How did you meet Sam Keller of Art Basel?
I came to Art Basel in 2004. I was living in New York and came to Miami to curate an art show. I ended up staying in Miami after Art Basel because I thought the city had great potential and I thought that maybe I'd open a gallery and do design and fine art together. While that was happening Sam would come to Miami and we just spent more time together.

What instigated the idea?
It started off as a very small idea, wanting to work with more of an exhibition. We were thinking of an exhibition on major designers and architects of the 20th and 21st century. Sam and I were very much in touch with design galleries, who are essentially part of the art world because they collect art or have the same collectors as fine art galleries. We sort of heard that there was this sort of buzz, a kind of need from the gallerists for a really important platform where they could do business in a very high end way, and which caters to the needs of the collectors, and decided that it would be great to do it in Miami, and to do it during Art Basel to capture that crowd.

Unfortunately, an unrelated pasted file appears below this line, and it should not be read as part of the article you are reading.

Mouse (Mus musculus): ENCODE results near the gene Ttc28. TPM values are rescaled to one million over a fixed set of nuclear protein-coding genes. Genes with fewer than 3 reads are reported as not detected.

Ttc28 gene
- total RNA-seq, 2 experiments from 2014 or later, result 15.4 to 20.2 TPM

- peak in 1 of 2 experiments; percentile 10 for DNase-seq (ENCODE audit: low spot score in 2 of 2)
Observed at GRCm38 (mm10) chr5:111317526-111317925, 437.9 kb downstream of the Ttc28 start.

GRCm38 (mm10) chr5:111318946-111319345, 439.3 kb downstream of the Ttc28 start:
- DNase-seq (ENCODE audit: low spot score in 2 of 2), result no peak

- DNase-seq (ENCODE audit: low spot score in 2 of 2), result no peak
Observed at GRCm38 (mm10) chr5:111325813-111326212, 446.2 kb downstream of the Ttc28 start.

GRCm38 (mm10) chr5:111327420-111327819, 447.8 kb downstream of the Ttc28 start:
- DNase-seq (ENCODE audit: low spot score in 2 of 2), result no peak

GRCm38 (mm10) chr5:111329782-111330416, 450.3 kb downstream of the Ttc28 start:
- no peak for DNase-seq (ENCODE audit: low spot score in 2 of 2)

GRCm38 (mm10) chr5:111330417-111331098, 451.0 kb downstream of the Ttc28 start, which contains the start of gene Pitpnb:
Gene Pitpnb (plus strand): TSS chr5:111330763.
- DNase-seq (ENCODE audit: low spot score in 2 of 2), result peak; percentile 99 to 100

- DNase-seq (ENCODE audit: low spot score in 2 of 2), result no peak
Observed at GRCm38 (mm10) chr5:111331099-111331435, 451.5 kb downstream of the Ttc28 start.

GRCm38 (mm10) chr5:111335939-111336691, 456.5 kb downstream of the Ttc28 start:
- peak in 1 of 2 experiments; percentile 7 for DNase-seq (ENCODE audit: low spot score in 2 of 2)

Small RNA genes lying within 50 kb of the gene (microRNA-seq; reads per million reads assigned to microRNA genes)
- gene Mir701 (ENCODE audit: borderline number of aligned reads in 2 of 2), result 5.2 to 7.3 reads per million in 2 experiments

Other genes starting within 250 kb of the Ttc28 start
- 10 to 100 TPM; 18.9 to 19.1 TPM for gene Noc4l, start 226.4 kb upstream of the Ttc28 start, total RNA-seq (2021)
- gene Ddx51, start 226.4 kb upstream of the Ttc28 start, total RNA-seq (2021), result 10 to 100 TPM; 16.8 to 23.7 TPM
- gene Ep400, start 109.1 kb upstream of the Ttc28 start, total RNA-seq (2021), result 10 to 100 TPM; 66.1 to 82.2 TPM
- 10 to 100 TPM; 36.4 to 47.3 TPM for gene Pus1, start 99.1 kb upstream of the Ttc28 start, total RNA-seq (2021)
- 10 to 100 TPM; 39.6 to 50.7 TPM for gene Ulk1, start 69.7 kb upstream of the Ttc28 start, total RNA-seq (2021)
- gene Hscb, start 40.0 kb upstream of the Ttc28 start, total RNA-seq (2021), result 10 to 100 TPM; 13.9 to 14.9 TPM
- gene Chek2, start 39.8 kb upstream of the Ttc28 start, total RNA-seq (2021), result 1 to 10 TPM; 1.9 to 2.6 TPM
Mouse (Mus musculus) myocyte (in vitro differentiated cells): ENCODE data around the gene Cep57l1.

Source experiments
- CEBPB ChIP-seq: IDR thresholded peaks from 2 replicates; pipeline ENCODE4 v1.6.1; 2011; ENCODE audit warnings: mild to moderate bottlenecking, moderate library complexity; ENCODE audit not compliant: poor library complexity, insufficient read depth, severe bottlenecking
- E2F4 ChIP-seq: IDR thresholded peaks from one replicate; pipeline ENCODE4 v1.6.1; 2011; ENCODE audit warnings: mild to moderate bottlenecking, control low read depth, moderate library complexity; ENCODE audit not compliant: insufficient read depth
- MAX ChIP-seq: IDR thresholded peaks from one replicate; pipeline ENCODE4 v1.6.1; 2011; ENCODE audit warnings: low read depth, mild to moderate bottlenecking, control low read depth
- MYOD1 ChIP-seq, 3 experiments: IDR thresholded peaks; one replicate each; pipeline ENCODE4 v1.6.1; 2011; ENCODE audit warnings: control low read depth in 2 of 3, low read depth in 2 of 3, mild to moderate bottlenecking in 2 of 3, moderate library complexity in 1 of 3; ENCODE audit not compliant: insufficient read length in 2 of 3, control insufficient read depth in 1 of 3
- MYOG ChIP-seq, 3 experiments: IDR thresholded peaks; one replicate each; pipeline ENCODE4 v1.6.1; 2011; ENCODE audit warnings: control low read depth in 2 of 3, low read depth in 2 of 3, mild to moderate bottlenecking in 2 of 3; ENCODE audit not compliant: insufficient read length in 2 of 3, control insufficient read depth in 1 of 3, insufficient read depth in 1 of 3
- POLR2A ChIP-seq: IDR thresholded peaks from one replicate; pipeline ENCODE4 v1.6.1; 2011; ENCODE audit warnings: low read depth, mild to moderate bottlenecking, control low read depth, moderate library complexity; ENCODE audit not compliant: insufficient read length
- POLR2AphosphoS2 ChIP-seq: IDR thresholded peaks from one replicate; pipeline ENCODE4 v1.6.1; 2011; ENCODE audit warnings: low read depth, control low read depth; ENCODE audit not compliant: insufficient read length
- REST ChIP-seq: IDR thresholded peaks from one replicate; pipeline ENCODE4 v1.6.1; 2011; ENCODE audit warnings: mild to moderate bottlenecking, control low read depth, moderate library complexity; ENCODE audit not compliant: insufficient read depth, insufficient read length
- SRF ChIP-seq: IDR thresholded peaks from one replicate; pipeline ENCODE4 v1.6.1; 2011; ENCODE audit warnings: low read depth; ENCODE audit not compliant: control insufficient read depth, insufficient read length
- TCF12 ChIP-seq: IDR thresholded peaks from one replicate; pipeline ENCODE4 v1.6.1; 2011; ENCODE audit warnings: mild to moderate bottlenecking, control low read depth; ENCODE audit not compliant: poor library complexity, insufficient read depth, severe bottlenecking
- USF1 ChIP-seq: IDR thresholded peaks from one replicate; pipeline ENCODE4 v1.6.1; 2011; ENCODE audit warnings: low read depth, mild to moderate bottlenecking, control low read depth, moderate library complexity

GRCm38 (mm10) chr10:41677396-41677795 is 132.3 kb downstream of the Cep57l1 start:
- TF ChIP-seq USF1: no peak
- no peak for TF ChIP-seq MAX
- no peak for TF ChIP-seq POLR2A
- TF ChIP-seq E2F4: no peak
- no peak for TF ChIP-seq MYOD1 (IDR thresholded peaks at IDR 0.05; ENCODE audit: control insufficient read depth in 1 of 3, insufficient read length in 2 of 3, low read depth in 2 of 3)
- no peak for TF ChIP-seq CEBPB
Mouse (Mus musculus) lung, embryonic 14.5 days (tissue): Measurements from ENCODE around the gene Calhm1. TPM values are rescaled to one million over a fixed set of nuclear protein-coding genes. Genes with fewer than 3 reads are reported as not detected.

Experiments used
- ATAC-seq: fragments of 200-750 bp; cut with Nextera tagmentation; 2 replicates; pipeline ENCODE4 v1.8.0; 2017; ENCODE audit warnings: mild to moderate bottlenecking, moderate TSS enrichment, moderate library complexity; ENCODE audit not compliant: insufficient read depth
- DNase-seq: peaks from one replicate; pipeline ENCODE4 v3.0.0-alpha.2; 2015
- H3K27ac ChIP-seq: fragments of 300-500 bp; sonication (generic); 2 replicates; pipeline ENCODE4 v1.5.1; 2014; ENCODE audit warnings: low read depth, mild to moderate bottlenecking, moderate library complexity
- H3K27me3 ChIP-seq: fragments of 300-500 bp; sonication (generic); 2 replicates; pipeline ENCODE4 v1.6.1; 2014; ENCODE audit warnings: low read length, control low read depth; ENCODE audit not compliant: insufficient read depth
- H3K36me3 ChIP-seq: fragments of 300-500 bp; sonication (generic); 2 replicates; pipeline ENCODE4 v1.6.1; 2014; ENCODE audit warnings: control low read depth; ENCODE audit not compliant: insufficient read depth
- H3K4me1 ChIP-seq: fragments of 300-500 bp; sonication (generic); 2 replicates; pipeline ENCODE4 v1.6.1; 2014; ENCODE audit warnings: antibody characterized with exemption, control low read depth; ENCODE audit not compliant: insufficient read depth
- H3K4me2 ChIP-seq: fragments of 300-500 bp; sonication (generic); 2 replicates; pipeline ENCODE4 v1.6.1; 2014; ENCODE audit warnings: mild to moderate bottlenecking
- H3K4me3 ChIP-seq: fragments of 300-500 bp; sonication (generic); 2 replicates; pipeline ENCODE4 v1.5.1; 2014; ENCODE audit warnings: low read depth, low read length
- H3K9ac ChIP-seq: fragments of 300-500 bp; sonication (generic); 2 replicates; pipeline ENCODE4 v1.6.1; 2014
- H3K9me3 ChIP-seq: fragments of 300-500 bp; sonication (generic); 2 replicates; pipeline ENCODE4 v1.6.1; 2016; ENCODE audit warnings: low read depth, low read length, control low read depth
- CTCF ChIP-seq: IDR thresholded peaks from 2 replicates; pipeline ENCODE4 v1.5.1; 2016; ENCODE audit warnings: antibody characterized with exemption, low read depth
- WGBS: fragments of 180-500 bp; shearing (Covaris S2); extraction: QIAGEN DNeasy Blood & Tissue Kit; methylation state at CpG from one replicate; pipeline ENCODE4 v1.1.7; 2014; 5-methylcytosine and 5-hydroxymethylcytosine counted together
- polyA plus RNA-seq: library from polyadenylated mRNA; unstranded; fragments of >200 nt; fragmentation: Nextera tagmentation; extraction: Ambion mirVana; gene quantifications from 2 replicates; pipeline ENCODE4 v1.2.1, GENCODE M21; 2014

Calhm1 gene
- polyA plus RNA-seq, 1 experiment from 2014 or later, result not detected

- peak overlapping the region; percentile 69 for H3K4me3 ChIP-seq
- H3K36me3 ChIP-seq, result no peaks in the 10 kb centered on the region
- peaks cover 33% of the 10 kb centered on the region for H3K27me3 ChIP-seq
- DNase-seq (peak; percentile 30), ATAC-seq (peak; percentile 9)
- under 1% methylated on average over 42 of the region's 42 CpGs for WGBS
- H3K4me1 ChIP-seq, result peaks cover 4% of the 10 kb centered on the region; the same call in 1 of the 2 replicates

Design Miami has become a star-studded event. Do you think that the Miami event could get caught up in the celebrity aspect and lose sight of its real intention?
At the risk of sounding superficial, I think the celebrity aspect does add to the event; it does inject it with sparkle. I'm not saying that's what we're working for or why we're keeping the show, but at the normal decorative art fairs you would not see Diddy, Beyoncé, Steve Martin and Keanu Reeves, they would never go to those fairs because it's not their thing. We have made it a lot more a part of contemporary culture and a lot more dynamic and I think that if we do attract people like Keanu Reeves, the more the better. I don't think it depreciates the effort that we have made, I think it makes everyone turn around and think, 'Wow this is so cool!"